Album Reviews

Pet Shop Boys – Nonetheless

(Parlophone) UK release date: 26 April 2024


One of their best albums in years finds Neil Tennant and Chris Lowe harking back to their past in melancholic reflection

Pet Shop Boys - Nonetheless It’s been 39 years since Neil Tennant performed one of the most successful role reversals of the age, and left his job as journalist for Smash Hits magazine to become an actual pop star. While it’s hard to believe that Pet Shop Boys have been with us for almost 40 years, ever since that unmistakable synth intro to West End Girls crashed into our lives, they’ve gained National Treasure status.

Neil Tennant and Chris Lowe’s 15th album together both sounds very like Pet Shop Boys while also managing to grow and evolve their sound. For Nonetheless (possibly the quintessential PSB album title), they’ve worked with in-demand James Ford as producer for the first time. There are more than a few tracks where the sort of strings that Ford used in his work with The Last Shadow Puppets are utilised, very effectively.

Of course, Tennant and Lowe have mixed strings with synths to great success before, and there’s more than a few points on Nonetheless which hark back to their past. Dancing Star has a subtle nod to Domino Dancing in its melody, while the big, string-drenched ballad The Secret Of Happiness is slightly reminiscent of the band’s Ennio Morricone collaboration It Couldn’t Happen Here.

As ever, there’s a huge streak of melancholy and reflection running through the record. Tennant turns 70 later this year, and has already described Nonetheless as the band’s “queer album”, looking back on his formative experiences as a young man moving to London in search of fun and fortune. Nowhere is that more apparent than on New London Boy, a gloriously wistful look back at Tennant’s early years in London. It’s full of Tennant’s sardonic humour (“Won’t be long till I have to get out of here, and live my invented life. Well, already that’s pretty queer”). By the time he’s launched into a rap about “everyone dancing to Roxy and Bowie” it feels like classic Pet Shop Boys on first listen.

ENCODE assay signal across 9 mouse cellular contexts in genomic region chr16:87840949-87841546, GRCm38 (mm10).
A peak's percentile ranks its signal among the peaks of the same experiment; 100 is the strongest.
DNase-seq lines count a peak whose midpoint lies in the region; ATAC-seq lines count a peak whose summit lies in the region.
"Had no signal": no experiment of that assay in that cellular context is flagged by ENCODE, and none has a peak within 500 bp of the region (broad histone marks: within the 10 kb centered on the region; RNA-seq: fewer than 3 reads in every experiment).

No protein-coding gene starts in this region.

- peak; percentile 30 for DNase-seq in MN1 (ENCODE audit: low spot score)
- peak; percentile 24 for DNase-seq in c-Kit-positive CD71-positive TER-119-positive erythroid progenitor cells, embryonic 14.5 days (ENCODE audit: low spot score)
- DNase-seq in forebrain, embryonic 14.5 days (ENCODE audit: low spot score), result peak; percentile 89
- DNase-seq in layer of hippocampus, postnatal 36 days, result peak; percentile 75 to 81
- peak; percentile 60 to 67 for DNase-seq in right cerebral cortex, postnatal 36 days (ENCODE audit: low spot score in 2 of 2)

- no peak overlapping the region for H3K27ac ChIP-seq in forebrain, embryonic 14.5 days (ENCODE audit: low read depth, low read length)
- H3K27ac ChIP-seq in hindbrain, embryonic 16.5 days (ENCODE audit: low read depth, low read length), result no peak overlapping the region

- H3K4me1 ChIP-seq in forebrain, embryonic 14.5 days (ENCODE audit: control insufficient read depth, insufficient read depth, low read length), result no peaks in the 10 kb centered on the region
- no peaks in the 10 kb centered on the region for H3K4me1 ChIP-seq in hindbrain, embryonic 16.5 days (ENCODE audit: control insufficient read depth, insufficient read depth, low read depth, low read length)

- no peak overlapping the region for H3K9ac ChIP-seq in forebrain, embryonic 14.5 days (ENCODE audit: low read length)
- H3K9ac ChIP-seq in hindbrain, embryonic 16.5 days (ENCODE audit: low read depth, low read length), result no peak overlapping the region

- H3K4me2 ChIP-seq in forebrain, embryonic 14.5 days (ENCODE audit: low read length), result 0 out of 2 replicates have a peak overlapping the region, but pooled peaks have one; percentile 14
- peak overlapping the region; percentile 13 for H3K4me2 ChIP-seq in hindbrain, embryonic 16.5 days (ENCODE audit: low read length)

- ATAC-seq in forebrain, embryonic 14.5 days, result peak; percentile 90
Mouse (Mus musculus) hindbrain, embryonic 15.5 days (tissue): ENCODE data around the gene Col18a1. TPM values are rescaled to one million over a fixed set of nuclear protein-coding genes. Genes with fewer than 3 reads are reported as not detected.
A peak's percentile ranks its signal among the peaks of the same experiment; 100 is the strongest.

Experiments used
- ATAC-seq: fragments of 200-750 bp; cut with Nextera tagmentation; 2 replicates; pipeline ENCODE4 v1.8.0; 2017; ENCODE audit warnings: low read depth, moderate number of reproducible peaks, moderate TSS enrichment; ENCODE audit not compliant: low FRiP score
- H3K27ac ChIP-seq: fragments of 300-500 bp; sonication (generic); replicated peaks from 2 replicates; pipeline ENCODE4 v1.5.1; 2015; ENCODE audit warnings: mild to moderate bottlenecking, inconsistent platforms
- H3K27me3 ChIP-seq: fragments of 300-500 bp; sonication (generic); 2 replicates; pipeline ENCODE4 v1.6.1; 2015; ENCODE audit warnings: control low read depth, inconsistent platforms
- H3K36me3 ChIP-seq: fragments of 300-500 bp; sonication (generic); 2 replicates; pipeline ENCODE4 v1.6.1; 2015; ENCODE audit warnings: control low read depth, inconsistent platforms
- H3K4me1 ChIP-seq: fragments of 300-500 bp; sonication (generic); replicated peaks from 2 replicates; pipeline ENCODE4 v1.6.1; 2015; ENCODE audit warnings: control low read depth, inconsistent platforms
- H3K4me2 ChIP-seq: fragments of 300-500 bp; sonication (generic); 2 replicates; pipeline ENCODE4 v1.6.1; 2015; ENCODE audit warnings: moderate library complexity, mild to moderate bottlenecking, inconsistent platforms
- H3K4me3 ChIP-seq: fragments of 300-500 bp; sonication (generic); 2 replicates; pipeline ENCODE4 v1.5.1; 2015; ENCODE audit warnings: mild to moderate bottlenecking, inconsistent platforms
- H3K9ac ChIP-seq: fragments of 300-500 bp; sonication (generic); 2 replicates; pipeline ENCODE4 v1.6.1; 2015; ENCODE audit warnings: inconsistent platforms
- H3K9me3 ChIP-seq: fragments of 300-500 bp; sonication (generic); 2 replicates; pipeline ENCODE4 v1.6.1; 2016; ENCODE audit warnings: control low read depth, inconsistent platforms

Dancing Star, a tribute to ballet superstar Rudolf Nureyev is, simply, a banger – instantly catchy and with a melody that nods to Madonna‘s Holiday, it’s a song that instantly takes root in your memory. It also features a chorus of “dancing star, more power than a tsar”, which is the sort of line that only Tennant could ever get away with it. The other single to be taken from the album, Loneliness, kicks off the album, and is less immediate but when the urgent, pulsing synths meld into Ford’s swirling strings, there’s an indefinable rush.

Above all, Nonetheless proves that nobody quite does ‘dancing while feeling a bit’ like Pet Shop Boys. Feel conjures up the same wistful poignancy that the likes of career high Being Boring did, with Tennant pouring out his heart to a significant other (“You make me feel like nobody else can… I will never let you down” runs the chorus) while the following Why Am I Dancing (introduced by a terrific fanfare) tackles loneliness and trying to start again in a new city – again, the autobiographical nature of the lyrics is made clear.

Bullet For Narcissus is a bit of an outlier, being one of the less personal tracks, a tale of a bodyguard drolly observing a fascist politician he’s supposed to protect, with lines like “devoted crowds who chant his song, I sometimes think he lives for fame” making it clear that a certain American businessman turned president could well be the subject.

Love Is The Law feels like a suitably epic closer – an almost cinematic ballad with Ford’s strings taking on John Barry-style proportions. You can nearly feel the curtain falling as the song ends. It’s a suitably big end for one of the best Pet Shop Boys albums in years, and, with a whole new generation discovering their music thanks to films like Saltburn and All Of Us Strangers, they look set to remain as enduring as ever.


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